In a March 29 press statement, White House national security adviser John Bolton called Russia’s military assistance to Venezuela a “direct threat to international peace and security in the region” that will “perpetuate the economic crisis that has destroyed Venezuela’s economy.”
Russian officials retorted that the deployment is part of a prior bilateral arms trade agreement with Venezuela.
“The United States is present in many parts of the world and no one is telling it where it should or shouldn’t be,” said Russian President Vladimir Putin’s spokesman Dmitry Peskov at a March 28 Kremlin press conference.
Regime change stalled
Venezuela’s opposition coalition and its allies in the U.S. appear to have thought that global rejection of Maduro’s re-election and Guaidó’s assuming the interim presidency – coupled with threats of a U.S. military invasion and sanctions on Venezuelan oil – would lead Venezuela’s armed forces to turn against Maduro. That would then usher in a democratic transition.
Recent events have shown that this strategy was simplistic.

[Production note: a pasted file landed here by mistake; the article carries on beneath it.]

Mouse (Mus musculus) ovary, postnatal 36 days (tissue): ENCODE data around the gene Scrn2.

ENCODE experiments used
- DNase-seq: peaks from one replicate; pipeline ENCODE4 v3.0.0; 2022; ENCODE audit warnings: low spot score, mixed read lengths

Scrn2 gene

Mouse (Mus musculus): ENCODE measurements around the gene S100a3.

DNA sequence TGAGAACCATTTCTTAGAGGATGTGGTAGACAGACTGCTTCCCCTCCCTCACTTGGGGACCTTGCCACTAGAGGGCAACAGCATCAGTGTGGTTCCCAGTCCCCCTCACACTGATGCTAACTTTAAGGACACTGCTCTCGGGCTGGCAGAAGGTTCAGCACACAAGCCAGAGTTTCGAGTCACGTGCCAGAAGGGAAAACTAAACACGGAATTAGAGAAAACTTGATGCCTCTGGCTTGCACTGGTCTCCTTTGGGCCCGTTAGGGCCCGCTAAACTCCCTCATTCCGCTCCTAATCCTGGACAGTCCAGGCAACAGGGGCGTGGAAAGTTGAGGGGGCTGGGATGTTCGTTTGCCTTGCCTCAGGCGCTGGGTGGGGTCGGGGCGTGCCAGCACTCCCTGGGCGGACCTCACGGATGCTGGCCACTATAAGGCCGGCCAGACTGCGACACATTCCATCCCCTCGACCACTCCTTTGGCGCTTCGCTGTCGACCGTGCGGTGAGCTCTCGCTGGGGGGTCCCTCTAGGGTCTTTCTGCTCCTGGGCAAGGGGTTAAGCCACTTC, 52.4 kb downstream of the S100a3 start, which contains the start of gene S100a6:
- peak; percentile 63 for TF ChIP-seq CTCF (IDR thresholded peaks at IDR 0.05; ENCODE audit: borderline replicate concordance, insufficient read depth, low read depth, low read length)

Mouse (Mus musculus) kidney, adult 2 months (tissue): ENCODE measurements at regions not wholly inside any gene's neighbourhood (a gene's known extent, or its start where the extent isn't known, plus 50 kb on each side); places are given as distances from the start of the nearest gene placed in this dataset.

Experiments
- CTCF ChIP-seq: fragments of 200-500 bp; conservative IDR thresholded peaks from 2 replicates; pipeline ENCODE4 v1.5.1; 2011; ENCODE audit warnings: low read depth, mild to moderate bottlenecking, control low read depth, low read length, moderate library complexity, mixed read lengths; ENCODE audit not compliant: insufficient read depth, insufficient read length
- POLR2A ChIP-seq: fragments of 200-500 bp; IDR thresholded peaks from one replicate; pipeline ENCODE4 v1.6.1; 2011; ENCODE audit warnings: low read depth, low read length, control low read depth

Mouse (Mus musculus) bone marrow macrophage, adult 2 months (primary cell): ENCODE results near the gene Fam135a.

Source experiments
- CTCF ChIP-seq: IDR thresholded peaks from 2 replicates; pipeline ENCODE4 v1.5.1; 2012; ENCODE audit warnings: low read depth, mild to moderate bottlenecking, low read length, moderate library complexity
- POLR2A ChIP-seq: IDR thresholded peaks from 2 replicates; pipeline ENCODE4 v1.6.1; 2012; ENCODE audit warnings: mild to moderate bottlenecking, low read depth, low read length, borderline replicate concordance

More than 500 Venezuelan soldiers have defected to Colombia and Brazil. But most have stayed loyal, as have the generals who hold high positions in Maduro’s government. And Maduro has shown himself quite adept at using dispersed violence to discourage dissent.
Despite President Donald Trump’s repeated mentions of a “military option” for dealing with Venezuela, it’s become clear in recent weeks that the U.S. has no actual plans for military action. Indeed, it does not have significant military assets in position near Venezuela.
Venezuela’s armed forces are the fifth most powerful in Latin America, according to Global Fire Power, which ranks military strength. It has around 200,000 troops, a volunteer militia, plus paramilitary forces and a fleet of Russian Sukhoi fighter jets.
The presence of Russian troops in Venezuela further complicates any plans for U.S. intervention. Russia is a nuclear power, so incurring Russian casualties is probably too big of a risk for the U.S. to take.
Adam Isacson, a defense expert at the Washington Office on Latin America, a human rights organization, suggests that removing Maduro by force would not only kill thousands of people on the ground, it would likely require tens of thousands of U.S. troops to occupy Venezuela for years in order to stabilize it.